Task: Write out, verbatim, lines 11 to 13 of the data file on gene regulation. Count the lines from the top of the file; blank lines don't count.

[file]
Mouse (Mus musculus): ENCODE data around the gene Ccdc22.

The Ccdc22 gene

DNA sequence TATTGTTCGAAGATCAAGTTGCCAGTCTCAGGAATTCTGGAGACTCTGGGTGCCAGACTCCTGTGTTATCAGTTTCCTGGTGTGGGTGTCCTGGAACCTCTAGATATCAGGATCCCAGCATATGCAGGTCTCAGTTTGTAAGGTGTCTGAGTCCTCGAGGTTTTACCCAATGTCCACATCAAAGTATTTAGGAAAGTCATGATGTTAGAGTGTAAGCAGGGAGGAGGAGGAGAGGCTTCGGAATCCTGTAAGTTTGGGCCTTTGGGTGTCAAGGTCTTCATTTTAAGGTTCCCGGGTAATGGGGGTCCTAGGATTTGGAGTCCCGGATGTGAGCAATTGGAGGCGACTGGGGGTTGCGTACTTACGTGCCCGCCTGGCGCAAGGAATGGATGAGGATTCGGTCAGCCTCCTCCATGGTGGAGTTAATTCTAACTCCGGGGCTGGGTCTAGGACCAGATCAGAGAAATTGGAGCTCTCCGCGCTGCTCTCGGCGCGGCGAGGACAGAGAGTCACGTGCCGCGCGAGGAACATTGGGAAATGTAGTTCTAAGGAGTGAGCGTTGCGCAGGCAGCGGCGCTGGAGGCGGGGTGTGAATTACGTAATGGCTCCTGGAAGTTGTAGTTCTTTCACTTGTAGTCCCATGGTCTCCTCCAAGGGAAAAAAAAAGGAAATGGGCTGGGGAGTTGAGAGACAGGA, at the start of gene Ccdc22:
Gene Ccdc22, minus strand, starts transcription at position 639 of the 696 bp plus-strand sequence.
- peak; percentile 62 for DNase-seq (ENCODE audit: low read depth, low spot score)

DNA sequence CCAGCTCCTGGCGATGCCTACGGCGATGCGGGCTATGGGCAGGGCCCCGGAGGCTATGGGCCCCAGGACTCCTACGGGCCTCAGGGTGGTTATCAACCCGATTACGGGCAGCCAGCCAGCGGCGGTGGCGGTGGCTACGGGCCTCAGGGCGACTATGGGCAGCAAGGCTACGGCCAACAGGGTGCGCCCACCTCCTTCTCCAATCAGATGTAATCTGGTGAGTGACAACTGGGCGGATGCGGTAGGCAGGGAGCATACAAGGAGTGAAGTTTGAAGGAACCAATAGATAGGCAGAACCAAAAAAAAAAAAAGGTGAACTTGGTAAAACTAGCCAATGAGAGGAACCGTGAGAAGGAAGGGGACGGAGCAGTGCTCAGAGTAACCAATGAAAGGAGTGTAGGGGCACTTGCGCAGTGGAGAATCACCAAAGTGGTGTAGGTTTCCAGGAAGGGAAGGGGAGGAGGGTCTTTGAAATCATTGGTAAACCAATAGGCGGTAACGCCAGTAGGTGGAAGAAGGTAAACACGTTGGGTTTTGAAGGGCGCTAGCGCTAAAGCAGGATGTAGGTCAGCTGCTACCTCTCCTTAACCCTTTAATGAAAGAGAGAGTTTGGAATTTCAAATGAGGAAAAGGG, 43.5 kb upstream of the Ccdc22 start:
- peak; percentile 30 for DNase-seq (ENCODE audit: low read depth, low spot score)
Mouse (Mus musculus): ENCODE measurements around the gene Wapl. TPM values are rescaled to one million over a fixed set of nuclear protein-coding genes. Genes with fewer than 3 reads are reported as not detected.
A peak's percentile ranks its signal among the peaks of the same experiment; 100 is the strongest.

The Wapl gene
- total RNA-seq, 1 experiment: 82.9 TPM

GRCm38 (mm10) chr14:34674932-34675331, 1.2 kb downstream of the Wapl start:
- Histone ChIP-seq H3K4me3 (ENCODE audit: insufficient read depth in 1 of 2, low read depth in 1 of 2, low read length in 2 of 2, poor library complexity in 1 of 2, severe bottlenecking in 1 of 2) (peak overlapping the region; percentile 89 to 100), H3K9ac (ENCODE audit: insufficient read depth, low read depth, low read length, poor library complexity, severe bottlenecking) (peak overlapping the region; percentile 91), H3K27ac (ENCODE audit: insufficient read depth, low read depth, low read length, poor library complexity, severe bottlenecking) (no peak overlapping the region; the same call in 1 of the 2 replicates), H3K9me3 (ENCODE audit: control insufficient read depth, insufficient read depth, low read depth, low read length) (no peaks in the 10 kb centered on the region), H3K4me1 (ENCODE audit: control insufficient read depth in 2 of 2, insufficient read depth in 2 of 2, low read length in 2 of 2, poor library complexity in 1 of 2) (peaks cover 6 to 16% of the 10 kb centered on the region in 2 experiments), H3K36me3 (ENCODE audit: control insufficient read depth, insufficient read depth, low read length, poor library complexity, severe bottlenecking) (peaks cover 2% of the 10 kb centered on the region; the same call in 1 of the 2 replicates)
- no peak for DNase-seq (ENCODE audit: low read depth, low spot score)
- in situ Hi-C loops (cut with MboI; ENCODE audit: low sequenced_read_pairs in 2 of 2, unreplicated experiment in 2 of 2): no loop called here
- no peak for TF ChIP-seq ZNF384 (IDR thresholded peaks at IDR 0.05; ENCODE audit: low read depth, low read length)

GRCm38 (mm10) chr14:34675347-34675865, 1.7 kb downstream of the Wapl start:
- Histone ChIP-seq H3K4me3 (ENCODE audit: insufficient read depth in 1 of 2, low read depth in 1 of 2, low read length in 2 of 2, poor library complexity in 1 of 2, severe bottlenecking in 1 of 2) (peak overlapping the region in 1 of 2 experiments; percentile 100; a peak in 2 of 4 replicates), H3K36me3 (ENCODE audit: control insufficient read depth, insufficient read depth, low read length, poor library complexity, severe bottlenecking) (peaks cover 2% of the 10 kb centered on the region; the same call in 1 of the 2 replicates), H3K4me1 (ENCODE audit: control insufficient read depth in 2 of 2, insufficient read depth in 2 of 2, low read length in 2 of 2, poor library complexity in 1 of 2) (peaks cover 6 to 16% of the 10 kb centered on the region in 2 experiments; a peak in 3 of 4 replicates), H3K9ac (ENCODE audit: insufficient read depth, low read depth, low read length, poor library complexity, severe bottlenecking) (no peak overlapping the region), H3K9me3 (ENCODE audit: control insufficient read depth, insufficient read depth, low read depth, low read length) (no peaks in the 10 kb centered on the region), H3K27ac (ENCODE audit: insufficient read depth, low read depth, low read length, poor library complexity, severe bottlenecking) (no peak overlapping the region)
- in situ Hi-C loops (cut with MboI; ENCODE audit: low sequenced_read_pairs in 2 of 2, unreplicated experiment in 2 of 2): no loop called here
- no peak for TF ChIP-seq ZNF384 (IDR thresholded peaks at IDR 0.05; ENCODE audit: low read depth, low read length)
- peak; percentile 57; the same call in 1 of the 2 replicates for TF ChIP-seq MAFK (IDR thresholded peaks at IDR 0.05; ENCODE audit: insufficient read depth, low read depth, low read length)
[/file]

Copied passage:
- total RNA-seq, 1 experiment: 82.9 TPM

GRCm38 (mm10) chr14:34674932-34675331, 1.2 kb downstream of the Wapl start:
- Histone ChIP-seq H3K4me3 (ENCODE audit: insufficient read depth in 1 of 2, low read depth in 1 of 2, low read length in 2 of 2, poor library complexity in 1 of 2, severe bottlenecking in 1 of 2) (peak overlapping the region; percentile 89 to 100), H3K9ac (ENCODE audit: insufficient read depth, low read depth, low read length, poor library complexity, severe bottlenecking) (peak overlapping the region; percentile 91), H3K27ac (ENCODE audit: insufficient read depth, low read depth, low read length, poor library complexity, severe bottlenecking) (no peak overlapping the region; the same call in 1 of the 2 replicates), H3K9me3 (ENCODE audit: control insufficient read depth, insufficient read depth, low read depth, low read length) (no peaks in the 10 kb centered on the region), H3K4me1 (ENCODE audit: control insufficient read depth in 2 of 2, insufficient read depth in 2 of 2, low read length in 2 of 2, poor library complexity in 1 of 2) (peaks cover 6 to 16% of the 10 kb centered on the region in 2 experiments), H3K36me3 (ENCODE audit: control insufficient read depth, insufficient read depth, low read length, poor library complexity, severe bottlenecking) (peaks cover 2% of the 10 kb centered on the region; the same call in 1 of the 2 replicates)